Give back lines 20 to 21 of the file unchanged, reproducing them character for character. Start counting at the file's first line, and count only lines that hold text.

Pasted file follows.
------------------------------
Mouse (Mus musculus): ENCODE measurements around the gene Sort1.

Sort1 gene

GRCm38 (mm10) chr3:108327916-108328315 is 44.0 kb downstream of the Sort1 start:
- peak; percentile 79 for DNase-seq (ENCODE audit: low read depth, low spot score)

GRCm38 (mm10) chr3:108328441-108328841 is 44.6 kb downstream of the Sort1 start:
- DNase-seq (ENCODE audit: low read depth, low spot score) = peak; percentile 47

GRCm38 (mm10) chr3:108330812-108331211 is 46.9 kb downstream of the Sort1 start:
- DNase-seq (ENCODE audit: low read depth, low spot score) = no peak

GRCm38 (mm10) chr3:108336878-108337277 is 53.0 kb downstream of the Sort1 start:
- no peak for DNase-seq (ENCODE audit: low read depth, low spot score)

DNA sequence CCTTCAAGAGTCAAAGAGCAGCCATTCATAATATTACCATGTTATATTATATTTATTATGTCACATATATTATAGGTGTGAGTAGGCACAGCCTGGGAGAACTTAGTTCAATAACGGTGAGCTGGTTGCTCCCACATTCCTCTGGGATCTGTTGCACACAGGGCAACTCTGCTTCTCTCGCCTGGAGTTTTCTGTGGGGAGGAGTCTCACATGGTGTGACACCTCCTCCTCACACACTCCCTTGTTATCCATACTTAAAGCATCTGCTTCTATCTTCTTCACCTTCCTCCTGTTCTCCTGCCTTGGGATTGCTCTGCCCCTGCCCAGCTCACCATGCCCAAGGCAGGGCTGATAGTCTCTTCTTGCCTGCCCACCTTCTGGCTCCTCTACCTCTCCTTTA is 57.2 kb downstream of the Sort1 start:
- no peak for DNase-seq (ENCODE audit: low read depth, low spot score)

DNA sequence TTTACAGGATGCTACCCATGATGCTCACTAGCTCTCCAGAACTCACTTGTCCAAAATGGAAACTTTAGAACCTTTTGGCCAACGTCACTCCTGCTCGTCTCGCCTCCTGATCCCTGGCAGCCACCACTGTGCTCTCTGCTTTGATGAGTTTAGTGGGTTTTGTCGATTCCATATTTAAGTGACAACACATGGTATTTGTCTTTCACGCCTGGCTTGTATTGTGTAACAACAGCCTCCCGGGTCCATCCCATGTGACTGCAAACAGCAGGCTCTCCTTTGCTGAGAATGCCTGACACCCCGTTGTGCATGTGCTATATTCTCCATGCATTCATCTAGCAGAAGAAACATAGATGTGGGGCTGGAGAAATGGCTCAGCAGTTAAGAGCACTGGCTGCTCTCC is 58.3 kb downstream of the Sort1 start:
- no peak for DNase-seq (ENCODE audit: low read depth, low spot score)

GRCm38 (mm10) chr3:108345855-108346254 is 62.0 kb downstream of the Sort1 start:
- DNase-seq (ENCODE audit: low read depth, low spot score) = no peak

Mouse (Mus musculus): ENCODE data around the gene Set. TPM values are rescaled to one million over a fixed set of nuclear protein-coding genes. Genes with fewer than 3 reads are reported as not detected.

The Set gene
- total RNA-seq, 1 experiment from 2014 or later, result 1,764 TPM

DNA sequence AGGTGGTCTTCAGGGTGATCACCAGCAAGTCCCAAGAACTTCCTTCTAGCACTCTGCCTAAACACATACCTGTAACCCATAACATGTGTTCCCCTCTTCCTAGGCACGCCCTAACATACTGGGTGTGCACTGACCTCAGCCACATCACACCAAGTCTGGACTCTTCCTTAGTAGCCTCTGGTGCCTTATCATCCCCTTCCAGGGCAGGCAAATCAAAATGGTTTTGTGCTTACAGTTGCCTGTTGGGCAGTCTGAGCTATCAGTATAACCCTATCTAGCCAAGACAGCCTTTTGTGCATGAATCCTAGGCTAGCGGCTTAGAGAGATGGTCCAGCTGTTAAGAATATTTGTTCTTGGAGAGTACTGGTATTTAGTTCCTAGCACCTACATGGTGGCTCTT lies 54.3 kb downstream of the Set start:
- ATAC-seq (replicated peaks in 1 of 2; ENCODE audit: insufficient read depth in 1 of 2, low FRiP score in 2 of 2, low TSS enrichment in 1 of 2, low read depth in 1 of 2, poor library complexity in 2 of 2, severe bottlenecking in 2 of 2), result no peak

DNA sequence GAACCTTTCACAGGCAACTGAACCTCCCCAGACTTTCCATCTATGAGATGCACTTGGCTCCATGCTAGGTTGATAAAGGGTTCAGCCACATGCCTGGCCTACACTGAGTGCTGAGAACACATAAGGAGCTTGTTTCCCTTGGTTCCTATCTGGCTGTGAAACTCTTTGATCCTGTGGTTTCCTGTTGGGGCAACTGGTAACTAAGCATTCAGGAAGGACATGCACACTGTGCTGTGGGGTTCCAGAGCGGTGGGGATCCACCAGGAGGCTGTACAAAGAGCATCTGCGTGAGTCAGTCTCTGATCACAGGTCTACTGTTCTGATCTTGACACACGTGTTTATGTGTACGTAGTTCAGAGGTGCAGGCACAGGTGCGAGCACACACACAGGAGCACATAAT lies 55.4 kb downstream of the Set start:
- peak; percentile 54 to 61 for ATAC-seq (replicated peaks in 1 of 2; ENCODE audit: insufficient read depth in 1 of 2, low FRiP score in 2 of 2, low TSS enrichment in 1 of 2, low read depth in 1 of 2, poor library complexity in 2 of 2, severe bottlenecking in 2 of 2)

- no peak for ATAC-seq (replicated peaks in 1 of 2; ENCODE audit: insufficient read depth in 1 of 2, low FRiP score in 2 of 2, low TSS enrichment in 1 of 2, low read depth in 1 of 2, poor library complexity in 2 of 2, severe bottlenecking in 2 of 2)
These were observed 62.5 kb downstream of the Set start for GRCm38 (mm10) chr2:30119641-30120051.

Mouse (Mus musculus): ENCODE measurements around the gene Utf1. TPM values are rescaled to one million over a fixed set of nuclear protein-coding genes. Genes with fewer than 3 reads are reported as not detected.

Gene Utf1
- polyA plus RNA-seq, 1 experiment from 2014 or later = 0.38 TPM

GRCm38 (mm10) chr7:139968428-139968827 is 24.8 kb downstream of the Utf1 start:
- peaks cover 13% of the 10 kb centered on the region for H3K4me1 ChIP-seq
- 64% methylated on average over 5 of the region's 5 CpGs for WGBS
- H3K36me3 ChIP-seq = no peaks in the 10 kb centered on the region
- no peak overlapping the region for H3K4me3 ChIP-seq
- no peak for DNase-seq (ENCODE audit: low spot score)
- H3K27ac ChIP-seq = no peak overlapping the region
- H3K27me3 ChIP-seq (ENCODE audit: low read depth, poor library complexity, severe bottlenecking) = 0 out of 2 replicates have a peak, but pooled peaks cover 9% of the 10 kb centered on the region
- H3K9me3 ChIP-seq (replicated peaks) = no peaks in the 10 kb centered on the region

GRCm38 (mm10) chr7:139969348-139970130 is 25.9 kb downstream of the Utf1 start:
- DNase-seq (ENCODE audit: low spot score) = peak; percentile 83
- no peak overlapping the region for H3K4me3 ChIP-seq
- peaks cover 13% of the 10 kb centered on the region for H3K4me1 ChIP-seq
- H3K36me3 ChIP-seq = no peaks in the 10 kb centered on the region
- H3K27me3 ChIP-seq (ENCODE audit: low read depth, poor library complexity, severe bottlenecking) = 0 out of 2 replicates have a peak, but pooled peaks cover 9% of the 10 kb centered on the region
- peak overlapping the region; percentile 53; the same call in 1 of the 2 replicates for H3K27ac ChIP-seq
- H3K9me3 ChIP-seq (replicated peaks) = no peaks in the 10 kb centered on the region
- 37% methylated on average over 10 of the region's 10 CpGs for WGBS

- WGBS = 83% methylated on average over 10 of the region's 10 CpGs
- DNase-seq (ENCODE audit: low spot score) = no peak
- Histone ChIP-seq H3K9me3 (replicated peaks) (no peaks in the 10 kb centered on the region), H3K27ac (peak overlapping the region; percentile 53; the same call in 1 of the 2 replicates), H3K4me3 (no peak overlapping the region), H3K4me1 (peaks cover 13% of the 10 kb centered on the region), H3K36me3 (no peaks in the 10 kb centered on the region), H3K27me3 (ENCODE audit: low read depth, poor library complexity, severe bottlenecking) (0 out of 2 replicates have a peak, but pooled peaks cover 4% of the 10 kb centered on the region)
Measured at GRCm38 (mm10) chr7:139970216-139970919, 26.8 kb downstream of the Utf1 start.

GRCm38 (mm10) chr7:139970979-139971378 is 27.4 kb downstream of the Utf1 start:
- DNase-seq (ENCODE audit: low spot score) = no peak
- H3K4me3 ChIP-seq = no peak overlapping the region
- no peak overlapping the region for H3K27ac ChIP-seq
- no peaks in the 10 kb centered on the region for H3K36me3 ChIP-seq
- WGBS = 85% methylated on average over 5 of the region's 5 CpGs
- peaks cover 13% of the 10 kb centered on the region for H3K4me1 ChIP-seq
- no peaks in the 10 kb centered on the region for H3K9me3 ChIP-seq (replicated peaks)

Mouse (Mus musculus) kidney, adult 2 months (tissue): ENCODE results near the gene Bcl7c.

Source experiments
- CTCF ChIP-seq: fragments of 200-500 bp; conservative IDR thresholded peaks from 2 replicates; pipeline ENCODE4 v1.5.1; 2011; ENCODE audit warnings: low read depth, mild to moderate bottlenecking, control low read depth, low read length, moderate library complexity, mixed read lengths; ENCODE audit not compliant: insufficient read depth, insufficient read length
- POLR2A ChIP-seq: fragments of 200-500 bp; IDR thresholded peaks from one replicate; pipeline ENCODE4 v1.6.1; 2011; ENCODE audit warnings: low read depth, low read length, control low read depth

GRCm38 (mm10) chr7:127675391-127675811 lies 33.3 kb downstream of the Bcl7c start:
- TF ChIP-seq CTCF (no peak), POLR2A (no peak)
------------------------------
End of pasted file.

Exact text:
DNA sequence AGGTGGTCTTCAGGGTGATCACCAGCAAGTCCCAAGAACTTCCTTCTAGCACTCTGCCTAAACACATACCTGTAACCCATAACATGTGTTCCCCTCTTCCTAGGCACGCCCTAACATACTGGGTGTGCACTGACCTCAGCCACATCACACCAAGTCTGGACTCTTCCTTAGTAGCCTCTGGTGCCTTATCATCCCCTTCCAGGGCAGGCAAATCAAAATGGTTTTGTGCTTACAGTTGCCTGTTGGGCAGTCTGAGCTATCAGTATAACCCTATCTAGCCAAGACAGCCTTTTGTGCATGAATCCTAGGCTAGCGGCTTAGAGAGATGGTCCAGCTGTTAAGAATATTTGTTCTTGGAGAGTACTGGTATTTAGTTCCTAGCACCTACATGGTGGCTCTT lies 54.3 kb downstream of the Set start:
- ATAC-seq (replicated peaks in 1 of 2; ENCODE audit: insufficient read depth in 1 of 2, low FRiP score in 2 of 2, low TSS enrichment in 1 of 2, low read depth in 1 of 2, poor library complexity in 2 of 2, severe bottlenecking in 2 of 2), result no peak